Virginia’s Proposed Sports Betting Regulations Under Fire From Gambling Operators

  • Operators believe the Sports Bettors Bill of Rights contains major problems 
  • FanDuel and DraftKings have spoken out against portions of the regulations
  • Companies particularly disagree with self-exclusion and data transparency rules
  • The Lottery will consider all public comments and vote on the regulations next week
Rules and Regulations stamps
Sports betting operators are not pleased with draft regulations published by the Virginia Lottery. [Image: Shutterstock.com]

Taking issue

Sports betting operators have publicly expressed their displeasure with certain rules and consumer protection measures that the Virginia Lottery has put in place for the new industry. State officials released the sports betting regulations for public review back in August; the time period for consideration ended on September 9. The Lottery Board is now set to vote on the new rules next Tuesday.

has drawn the ire of operators

One section of the drafted regulations is called the Sports Bettors Bill of Rights. This particular section has drawn the ire of operators like FanDuel and DraftKings.

Real-time information requirements unwiedly

The Sports Bettors Bill of Rights seems to be the main point of contention for operators. It includes a rule that requires sites to provide consumers with data that helps them make informed decisions about their gambling. Such information needs to include the odds of winning the bet plus explaining how the odds were configured. The platform is also supposed to provide handle data and payout amounts.

Both FanDuel and DraftKings have shown zero support for this regulation. They say no other state in the US has such a requirement for this type of information in real-time. As part of their argument on the matter, FanDuel pointed out that they recently offered bets on an NBA Playoff game. On this one game, they had 24 types of wagers with over 300 potential outcomes. The game also had almost an unlimited number of possible parlay options.

This example is one that shows it is a logistical challenge to configure the information the Lottery is requesting on such a large scale. The sites argue that they do not have the screen space nor the processing capabilities to provide such details.

create a demonstrably worse user experience”

In its formal comments on the draft regulations, Fanduel said: “This requirement would force a re-engineering of the products, to create a demonstrably worse user experience…”

FanDuel stated further that the information is immaterial to the odds calculation as well as the payout the bettor would receive on the wager.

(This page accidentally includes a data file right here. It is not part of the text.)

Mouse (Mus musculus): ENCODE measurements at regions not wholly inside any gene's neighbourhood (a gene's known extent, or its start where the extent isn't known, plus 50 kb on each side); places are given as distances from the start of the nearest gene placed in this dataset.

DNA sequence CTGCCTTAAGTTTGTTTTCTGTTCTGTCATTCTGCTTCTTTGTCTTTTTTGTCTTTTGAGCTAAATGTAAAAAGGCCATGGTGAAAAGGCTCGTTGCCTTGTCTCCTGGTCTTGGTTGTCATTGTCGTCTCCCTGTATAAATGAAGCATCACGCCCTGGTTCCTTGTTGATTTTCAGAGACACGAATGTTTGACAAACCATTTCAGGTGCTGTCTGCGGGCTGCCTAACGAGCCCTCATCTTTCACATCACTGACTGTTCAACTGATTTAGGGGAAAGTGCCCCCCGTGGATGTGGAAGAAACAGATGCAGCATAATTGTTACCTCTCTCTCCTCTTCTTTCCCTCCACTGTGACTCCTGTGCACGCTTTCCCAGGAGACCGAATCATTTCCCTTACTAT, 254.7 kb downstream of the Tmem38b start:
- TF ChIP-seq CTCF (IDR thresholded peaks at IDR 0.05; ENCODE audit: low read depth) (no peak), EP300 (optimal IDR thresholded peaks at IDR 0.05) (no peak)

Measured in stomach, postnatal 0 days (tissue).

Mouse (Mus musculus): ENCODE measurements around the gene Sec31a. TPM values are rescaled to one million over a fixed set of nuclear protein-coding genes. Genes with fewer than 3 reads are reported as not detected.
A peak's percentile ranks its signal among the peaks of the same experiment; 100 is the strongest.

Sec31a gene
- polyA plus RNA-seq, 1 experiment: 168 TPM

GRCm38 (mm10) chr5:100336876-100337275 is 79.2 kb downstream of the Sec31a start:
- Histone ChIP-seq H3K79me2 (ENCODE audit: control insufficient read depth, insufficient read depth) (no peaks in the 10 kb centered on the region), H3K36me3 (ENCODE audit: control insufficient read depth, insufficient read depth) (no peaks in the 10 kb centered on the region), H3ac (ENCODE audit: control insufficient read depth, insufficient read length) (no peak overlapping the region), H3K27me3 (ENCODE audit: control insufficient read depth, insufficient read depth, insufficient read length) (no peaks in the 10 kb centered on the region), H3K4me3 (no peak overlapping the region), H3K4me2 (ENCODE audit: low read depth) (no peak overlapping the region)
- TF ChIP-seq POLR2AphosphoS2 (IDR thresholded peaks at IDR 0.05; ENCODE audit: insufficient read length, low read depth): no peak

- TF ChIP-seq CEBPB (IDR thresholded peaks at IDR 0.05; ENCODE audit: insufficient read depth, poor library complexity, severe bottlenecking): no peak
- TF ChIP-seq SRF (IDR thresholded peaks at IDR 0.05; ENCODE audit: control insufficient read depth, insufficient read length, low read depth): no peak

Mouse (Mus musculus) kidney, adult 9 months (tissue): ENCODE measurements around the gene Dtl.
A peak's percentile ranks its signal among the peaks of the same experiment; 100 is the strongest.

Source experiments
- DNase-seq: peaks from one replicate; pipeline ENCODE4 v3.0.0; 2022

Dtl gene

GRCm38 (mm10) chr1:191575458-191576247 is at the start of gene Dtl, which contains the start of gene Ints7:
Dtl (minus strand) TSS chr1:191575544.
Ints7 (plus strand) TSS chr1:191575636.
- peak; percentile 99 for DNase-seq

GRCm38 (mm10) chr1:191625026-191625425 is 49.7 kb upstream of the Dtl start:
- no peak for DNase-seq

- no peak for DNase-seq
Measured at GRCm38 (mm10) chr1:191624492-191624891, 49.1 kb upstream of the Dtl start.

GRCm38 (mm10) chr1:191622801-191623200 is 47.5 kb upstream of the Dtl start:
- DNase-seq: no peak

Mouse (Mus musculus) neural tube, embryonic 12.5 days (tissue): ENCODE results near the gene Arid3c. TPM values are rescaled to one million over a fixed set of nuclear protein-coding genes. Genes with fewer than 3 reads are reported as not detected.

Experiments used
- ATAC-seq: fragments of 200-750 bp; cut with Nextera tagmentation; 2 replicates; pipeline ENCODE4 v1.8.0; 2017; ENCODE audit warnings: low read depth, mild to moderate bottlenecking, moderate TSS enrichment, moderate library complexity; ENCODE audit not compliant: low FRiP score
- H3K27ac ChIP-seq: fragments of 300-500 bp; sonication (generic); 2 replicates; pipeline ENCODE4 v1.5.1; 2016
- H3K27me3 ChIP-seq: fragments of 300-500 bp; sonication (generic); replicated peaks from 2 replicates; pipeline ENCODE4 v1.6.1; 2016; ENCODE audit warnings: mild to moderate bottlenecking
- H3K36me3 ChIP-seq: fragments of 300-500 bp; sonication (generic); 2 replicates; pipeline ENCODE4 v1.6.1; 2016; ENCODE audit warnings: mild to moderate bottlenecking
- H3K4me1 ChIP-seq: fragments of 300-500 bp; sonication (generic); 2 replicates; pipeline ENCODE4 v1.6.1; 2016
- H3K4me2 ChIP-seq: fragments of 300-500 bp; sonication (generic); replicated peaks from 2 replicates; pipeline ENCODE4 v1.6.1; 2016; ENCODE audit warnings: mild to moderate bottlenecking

Self-exclusion rules need reworking

Another problem the operators have with the regulations is the self-exclusion process. The state wants players to have the ability to voluntarily ban themselves from sports betting.

Players would have the ability to self-ban for two years, five years, or for life. They can do so if they provide detailed information such as their social security number and telephone number.

According to the drafted sports betting regulations, a player who is self-banned and is found to be betting should have their account frozen by the provider. Their “winnings or other things of value” should then be seized. The operators feel they should just take the player’s winnings instead of all the money in their account.

Some companies also suggested that the process be changed to allow bettors to use the Lottery website to self-exclude, instead of using the sports betting app. Caesars Entertainment likened this to an individual walking into a casino to ban themselves from the casino.

Advertising restriction complaints

Yet another problem operators have with the regulations involves advertising. There are strict rules in place on how companies may advertise. Minors cannot be targeted and all materials for advertising, marketing, and promotions must be shared with the Lottery and approved before they are applied to the platform.

Sports betting operators say this puts an added strain on them as they would not be able to post options quickly. Some companies suggested that they be allowed to notify regulators of their plans and then go ahead with the campaigns without formal approval.

Lottery will monitor and consider all public comments

Lottery spokeswoman Jennifer Mullen said that the Lottery will monitor and consider all public comments as they create the final draft of regulations.

Once the regulations have been finalized, the Lottery will start accepting applications for permits in October.